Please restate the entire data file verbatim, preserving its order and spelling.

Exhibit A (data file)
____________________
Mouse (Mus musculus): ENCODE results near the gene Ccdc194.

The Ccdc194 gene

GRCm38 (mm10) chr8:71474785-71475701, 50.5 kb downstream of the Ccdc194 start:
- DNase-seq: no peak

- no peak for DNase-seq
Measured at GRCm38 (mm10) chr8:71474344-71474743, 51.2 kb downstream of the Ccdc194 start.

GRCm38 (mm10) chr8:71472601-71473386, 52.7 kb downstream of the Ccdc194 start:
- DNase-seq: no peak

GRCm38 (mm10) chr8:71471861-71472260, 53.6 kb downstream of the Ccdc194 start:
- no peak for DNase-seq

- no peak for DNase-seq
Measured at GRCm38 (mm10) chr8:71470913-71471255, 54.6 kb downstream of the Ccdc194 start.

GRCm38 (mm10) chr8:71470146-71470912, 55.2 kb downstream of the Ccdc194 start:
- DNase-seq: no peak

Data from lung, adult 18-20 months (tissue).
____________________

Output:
Mouse (Mus musculus): ENCODE results near the gene Ccdc194.

The Ccdc194 gene

GRCm38 (mm10) chr8:71474785-71475701, 50.5 kb downstream of the Ccdc194 start:
- DNase-seq: no peak

- no peak for DNase-seq
Measured at GRCm38 (mm10) chr8:71474344-71474743, 51.2 kb downstream of the Ccdc194 start.

GRCm38 (mm10) chr8:71472601-71473386, 52.7 kb downstream of the Ccdc194 start:
- DNase-seq: no peak

GRCm38 (mm10) chr8:71471861-71472260, 53.6 kb downstream of the Ccdc194 start:
- no peak for DNase-seq

- no peak for DNase-seq
Measured at GRCm38 (mm10) chr8:71470913-71471255, 54.6 kb downstream of the Ccdc194 start.

GRCm38 (mm10) chr8:71470146-71470912, 55.2 kb downstream of the Ccdc194 start:
- DNase-seq: no peak

Data from lung, adult 18-20 months (tissue).